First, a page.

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Yale researcher designs more accurate measure of mortality risk for the elderly

Yale University : 12 January, 2003  (New Product)
Functional impairment and laboratory abnormalities, combined with diseases, offer the most accurate prediction of which elderly persons are most likely to die within one year after being hospitalized, a Yale researcher has found.
In a study published this month in the journal Medical Care, principal investigator Sharon Inouye, M.D., professor of medicine and geriatrics at Yale School of Medicine, said her new Burden of Illness Score for Elderly Persons (BISEP) is an alternative to the traditional risk adjustment index. The existing systems are generally limited to a list of diagnoses, but just as important in calculating the risk of mortality, she says, is functional impairment, such as difficulty walking, and physiological impairment, as reflected by laboratory abnormalities.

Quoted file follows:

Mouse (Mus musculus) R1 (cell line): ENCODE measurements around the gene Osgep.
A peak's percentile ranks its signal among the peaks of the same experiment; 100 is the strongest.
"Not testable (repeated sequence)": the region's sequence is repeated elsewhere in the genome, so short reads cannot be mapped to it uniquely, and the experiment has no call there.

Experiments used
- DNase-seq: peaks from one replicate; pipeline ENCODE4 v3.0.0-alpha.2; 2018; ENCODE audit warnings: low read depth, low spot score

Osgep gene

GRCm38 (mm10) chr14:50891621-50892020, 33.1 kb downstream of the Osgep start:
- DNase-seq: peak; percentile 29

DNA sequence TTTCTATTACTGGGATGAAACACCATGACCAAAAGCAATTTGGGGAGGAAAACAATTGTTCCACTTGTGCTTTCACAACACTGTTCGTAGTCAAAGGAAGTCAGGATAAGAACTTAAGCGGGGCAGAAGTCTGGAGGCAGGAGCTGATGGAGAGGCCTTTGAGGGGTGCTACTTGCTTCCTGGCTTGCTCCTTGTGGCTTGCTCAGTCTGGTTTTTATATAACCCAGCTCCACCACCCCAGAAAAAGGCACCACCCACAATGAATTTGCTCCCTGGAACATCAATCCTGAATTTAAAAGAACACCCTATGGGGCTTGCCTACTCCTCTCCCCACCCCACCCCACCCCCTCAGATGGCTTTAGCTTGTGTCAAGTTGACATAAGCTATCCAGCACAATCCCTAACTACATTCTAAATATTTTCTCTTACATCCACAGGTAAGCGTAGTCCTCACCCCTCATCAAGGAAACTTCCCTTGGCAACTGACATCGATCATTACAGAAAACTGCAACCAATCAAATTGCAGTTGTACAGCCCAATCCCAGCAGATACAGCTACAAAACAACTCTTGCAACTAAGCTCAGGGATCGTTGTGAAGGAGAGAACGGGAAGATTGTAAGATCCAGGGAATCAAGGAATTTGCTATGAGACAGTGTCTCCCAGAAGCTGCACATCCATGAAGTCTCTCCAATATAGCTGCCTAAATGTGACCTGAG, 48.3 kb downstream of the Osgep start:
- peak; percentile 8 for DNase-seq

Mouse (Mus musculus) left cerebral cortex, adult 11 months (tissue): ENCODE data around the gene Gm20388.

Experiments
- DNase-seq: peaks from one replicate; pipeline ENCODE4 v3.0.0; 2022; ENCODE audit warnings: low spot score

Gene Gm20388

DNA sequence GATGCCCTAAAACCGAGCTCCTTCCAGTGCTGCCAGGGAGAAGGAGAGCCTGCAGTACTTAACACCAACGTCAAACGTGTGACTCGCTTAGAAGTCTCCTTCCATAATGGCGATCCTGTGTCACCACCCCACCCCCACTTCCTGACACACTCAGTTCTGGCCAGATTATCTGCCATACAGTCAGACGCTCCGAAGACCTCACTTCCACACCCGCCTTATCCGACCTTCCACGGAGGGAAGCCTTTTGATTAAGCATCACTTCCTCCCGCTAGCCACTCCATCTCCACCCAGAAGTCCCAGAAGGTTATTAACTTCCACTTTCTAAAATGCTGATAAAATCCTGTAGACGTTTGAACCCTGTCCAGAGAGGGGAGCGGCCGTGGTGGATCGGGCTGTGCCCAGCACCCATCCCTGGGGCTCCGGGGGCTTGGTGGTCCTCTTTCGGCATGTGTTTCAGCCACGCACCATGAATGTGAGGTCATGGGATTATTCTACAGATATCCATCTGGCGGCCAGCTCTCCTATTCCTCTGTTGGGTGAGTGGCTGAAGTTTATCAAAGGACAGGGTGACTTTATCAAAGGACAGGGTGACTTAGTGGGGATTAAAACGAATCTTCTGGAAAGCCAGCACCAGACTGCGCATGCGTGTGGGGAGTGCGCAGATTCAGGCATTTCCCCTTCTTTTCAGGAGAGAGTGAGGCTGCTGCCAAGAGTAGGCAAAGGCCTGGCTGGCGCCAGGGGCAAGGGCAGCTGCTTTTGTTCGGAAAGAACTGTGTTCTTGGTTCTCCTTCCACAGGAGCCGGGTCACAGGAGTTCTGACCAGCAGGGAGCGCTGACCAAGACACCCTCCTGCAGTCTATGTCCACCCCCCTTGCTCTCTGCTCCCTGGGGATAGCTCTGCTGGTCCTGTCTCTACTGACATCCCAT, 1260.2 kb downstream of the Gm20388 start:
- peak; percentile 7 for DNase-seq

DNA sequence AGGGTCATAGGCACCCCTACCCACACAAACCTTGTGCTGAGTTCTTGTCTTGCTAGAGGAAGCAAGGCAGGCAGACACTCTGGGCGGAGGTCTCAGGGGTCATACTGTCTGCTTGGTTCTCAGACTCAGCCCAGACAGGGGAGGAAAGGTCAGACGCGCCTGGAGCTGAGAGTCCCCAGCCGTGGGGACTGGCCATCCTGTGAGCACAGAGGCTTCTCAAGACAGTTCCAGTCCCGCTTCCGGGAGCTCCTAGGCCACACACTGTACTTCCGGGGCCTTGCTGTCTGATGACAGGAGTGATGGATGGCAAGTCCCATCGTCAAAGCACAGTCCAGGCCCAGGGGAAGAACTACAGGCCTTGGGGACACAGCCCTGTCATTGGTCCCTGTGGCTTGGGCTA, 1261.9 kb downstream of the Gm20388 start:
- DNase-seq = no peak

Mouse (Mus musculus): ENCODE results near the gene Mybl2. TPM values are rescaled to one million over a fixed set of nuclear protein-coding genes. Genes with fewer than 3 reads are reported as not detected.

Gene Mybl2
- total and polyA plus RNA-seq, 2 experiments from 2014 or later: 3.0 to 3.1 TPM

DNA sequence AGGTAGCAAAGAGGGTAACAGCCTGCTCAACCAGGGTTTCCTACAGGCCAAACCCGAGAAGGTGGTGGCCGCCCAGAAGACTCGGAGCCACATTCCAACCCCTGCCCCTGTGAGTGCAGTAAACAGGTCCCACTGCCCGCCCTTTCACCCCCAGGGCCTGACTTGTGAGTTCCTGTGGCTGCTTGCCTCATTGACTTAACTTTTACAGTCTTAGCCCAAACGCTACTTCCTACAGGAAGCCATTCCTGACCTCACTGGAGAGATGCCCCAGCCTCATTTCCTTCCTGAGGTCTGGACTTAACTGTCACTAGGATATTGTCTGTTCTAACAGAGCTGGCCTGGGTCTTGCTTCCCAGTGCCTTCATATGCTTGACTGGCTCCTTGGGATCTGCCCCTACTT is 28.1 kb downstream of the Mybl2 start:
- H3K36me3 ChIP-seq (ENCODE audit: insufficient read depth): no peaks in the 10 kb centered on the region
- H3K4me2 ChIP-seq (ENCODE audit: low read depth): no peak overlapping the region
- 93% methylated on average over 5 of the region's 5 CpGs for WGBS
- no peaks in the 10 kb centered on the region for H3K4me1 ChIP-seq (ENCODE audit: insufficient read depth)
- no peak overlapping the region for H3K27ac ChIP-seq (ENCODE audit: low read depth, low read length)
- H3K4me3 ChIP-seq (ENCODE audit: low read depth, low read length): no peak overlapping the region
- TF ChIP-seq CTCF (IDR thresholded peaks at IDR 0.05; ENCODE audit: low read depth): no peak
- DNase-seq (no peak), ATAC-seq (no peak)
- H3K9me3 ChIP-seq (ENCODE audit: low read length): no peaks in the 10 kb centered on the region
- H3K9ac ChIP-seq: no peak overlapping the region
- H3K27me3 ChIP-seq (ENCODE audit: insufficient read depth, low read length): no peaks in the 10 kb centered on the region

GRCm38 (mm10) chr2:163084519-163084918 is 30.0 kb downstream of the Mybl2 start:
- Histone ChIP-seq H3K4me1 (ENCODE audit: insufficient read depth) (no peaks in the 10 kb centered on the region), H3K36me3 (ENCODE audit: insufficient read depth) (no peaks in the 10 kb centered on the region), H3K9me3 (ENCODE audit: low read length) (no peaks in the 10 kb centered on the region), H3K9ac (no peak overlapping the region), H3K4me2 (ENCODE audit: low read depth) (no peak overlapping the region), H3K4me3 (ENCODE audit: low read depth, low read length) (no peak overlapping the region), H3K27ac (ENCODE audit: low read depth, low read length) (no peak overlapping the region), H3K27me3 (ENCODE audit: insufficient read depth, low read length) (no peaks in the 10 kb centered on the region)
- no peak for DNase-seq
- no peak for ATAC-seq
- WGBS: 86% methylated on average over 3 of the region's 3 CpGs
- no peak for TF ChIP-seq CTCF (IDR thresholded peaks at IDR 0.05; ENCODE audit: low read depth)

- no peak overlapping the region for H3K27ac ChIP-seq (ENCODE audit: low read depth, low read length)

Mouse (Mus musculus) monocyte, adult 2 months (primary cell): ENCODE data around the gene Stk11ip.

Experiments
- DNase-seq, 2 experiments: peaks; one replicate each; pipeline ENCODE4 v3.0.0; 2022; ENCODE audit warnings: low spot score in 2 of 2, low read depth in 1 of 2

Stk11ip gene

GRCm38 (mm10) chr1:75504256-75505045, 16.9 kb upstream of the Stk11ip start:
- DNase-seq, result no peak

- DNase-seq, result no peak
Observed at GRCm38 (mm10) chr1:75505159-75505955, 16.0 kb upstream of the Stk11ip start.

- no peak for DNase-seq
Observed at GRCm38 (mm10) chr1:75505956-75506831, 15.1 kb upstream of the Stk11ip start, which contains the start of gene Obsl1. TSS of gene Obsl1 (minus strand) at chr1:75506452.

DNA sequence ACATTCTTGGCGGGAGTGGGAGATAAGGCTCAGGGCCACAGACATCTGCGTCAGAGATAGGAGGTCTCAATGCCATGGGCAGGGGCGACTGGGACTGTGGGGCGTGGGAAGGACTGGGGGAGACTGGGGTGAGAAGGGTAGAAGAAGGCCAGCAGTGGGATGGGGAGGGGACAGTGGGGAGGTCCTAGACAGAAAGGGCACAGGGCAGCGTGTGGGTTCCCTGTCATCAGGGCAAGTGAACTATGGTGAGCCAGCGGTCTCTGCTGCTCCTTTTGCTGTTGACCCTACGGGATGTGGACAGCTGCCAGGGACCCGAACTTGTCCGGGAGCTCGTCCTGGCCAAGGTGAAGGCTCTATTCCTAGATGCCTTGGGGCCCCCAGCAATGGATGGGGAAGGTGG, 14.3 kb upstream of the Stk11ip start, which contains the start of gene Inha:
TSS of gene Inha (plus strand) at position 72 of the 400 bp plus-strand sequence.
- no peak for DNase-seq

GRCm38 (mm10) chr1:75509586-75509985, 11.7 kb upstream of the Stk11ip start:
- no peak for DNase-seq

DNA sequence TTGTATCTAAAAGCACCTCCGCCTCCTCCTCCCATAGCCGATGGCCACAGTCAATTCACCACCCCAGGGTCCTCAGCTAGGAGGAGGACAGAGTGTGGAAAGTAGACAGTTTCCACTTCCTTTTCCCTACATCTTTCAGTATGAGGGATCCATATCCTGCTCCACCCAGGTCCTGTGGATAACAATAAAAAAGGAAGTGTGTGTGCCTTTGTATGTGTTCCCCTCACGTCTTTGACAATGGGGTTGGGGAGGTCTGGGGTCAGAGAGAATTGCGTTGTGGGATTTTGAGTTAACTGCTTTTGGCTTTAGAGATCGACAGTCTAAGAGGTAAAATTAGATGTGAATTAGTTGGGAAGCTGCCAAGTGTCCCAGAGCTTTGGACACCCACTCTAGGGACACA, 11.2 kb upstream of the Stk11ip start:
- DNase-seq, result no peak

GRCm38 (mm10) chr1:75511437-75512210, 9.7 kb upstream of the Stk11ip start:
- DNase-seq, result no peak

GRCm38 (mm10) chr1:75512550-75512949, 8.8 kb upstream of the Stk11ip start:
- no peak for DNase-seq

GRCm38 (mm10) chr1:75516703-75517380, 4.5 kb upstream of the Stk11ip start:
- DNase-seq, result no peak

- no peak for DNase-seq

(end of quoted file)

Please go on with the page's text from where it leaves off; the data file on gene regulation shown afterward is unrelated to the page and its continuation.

'There really are no measures that have looked at functional impairment in older people, yet study after study shows functional impairment is an even more important determinant of the outcome than diagnoses,' Inouye said. 'If patients can't walk, can't feed themselves, can't bathe when they leave the hospital, they are not going to do well when they go home.'

Her article offers a new way to conceptualize the current method of assessing mortality risk, and all of the new information is readily available in hospital database systems, in discharge information, and in medical records.

Inouye's study forecast the outcomes for 525 patients age 70 and older at one university hospital. This group was compared with outcomes for 1,246 patients 65 years and older from 27 hospitals. Five risk factors each were selected from diagnoses, laboratory tests and functional status. These factors were high risk diagnoses, levels of albumin and creatinine, dementia and walking impairment. The new approach is timely. Medicare now mandates that the functional status of certain patients be assessed before they leave the hospital.

BISEP demonstrated superior performance when compared with several other risk measures.

Inouye said the index is not intended to predict mortality in individual patients. BISEP is recommended for risk adjustment in populations or patient groups for the purpose of identifying high risk groups, comparing treatment effectiveness between groups, or evaluating clinical performance across health sytems.
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